The Far Cry series has visited some exotic locations in its time, but for the most part, they’ve all had something in common – they exist at the fringes.
Whether players were bolting through the tin-pot dictatorship in Far Cry 4, scrabbling to survive in the pirate-controlled island fiefdom in Far Cry 3 or battling cultists in the USA heartland in Far Cry 5, both the antagonists and the environments they inhabited existed off the beaten path.
Far Cry 6 is something of a different beast. Set in the tropical island nation of Yara, it initially comes across as a typical world in this series until players take a closer look, after which it’s obvious that Yara is an approximation of Cuba – and a highly authentic one at that – and it sits on the USA’s doorstep.
Far Cry 6 straddles the real world
By now the trailers and assets in circulation have given players a pretty good idea of the game’s set-up story-wise. Players take on the role of a young protagonist who joins a guerrilla movement in order to overthrow the dictator – Anton Castillo, played by Breaking Bad’s Giancarlo Esposito – who rules Yara with an iron fist.
But what these teasers also demonstrate is the fact that Far Cry 6 isn’t dismissing the political and social ramifications of its setting or protagonist as simply backdrop. For the first time in a while in this series, the game’s hero Dani Rojas, has a narrative that extends beyond the need to simply survive.
Rojas is a guerrilla fighter. Born out of the flames of an oppressive regime, Rojas is committed to toppling Castillo’s government and plotting a better path for Yara’s people. Her narrative is embedded into everything the player does and it’s spawned from the culture and history of the country Yara is based on, Cuba. According to Far Cry 6’s Narrative Director and Lead Writer Navid Khavari, this was locked in from the earliest stages of development.
“It was roughly five years ago [we decided on the setting]. We spent a solid chunk of time looking at locations, looking at places that inspired us,” he says.
“There were ten of us in a hot and sweaty server room one evening, and we started circling around the idea of taking Far Cry back to a tropical location. We knew the fans were excited to go back to a setting like that. When we landed on the idea of players inhabiting a guerrilla fighter, we went down the rabbit hole of looking at Cuba’s history and Cuba as an inspiration. That’s when things start snowballing.”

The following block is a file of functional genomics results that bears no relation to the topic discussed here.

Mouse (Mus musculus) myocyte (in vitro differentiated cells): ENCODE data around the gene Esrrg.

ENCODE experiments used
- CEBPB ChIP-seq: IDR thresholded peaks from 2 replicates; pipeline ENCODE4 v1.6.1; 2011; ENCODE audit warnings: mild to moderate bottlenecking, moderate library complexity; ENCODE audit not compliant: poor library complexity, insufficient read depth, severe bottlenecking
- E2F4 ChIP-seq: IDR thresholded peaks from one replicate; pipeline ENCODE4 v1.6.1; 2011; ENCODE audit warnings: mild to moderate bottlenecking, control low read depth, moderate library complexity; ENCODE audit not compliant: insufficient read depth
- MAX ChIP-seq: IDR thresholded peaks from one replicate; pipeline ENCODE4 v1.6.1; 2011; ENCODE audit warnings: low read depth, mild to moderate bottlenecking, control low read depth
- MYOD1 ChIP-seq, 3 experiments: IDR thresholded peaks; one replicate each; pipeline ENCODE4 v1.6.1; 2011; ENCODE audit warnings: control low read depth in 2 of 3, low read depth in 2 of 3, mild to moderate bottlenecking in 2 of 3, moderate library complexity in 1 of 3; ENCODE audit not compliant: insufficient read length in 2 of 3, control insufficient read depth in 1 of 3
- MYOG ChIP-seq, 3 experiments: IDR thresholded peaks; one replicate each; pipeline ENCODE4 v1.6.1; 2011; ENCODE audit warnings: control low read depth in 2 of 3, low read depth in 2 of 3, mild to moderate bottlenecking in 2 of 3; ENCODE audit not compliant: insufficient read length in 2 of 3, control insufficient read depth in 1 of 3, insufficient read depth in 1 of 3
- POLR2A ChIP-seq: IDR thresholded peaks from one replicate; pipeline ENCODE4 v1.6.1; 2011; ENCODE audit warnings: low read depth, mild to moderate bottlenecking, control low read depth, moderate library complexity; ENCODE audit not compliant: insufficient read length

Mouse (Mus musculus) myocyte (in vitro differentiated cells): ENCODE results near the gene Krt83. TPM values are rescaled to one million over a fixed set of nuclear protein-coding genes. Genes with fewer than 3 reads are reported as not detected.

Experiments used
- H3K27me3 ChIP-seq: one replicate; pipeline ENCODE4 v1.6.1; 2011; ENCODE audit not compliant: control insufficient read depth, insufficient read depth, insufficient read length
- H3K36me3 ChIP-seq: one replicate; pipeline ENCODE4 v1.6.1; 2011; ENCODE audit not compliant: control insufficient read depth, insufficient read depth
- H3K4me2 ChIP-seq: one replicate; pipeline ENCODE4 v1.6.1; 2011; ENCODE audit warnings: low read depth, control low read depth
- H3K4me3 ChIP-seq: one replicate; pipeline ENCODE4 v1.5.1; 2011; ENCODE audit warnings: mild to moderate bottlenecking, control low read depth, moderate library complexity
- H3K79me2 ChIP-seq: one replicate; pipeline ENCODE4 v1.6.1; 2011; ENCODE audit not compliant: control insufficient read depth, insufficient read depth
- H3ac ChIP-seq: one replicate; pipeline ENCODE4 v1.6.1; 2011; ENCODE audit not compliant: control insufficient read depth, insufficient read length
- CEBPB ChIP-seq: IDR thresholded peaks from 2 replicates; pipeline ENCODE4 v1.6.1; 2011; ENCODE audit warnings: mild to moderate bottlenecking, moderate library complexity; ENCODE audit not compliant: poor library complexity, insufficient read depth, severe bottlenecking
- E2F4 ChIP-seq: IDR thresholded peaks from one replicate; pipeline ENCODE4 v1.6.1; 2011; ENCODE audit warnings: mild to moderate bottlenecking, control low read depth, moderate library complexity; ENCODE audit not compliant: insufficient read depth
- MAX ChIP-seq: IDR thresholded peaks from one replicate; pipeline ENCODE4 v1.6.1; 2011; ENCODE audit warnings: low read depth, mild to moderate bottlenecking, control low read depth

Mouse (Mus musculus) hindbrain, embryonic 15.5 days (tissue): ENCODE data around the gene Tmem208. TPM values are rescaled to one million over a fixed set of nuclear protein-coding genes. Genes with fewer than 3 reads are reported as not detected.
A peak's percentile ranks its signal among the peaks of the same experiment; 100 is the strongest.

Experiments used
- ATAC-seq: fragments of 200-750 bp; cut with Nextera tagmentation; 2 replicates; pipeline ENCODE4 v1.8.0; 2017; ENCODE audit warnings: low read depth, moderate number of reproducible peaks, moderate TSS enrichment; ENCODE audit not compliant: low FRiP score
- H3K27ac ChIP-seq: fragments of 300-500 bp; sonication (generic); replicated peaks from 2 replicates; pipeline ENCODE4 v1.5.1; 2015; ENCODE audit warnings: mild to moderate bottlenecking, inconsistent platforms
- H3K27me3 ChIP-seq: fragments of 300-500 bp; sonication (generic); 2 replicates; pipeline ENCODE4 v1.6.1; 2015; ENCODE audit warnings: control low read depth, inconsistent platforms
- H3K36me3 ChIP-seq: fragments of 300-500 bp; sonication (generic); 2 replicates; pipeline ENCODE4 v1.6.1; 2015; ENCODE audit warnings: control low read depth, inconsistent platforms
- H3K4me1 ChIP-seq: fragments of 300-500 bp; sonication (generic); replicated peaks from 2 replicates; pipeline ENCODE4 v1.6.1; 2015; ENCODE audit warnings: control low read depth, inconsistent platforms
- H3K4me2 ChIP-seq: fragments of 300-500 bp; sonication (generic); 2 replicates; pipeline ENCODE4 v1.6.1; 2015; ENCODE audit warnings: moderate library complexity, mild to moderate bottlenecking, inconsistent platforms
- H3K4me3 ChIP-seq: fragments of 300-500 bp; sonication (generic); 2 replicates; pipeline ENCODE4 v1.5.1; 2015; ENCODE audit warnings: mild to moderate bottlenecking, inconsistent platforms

The place dictates the story
Once the team zeroed in on Cuba as the inspiration for the world, they intended to create, it offered a whole host of possibilities for the team to really juice up the game’s player experience.
“We were searching for a way to freshen up or modernise the rebel angle in a different way. We’ve seen characters in Far Cry that have come from that rebel point of view, but in terms of the player inhabiting a rebel who has their own character, who has their own point of view, that is fighting for something bigger than themselves, this was new,” says Khavari.
“We made sure we worked very closely with experts who could help us create an authentic world. We didn’t want to do an authenticity check at the end of production – by then so many assets are locked in, it’s too late. So, we had a rotating group of experts who we could send things to over the course of production – assets, visuals, dialogue scripts – which really helped.”
Far Cry 6, given its setting and the attention to detail of its base inspiration, seems to rub up quite vigorously against its publisher’s repeated missive that its games are in no way political. Khavari has a different take on this.
Let’s get political
“I can’t really speak to what people have said about politics in the past. What I’ve said is that you can’t really make and release a game that has a revolution in it without being political. For me it would feel odd to say anything else,” he says.
“The main thing is, what was important to us – and what can sometimes get lost in the conversation is that politics in this regard is never black and white. We kind of live in this state where we want easy answers – the good guys vs the bad guys – and Far Cry 6 isn’t that! We intentionally wanted it to be complex.”
“There are folks in the story for example that voted for Castillo before they realized who he was and later joined the rebels. We’re talking about a lot of issues in Yara; the rise of fascism, the rights of the LGBTQ+ community in Yara, how imperialism can wreak havoc on a nation and the legacy of that.”
“Far Cry 6 had to be political in nature.”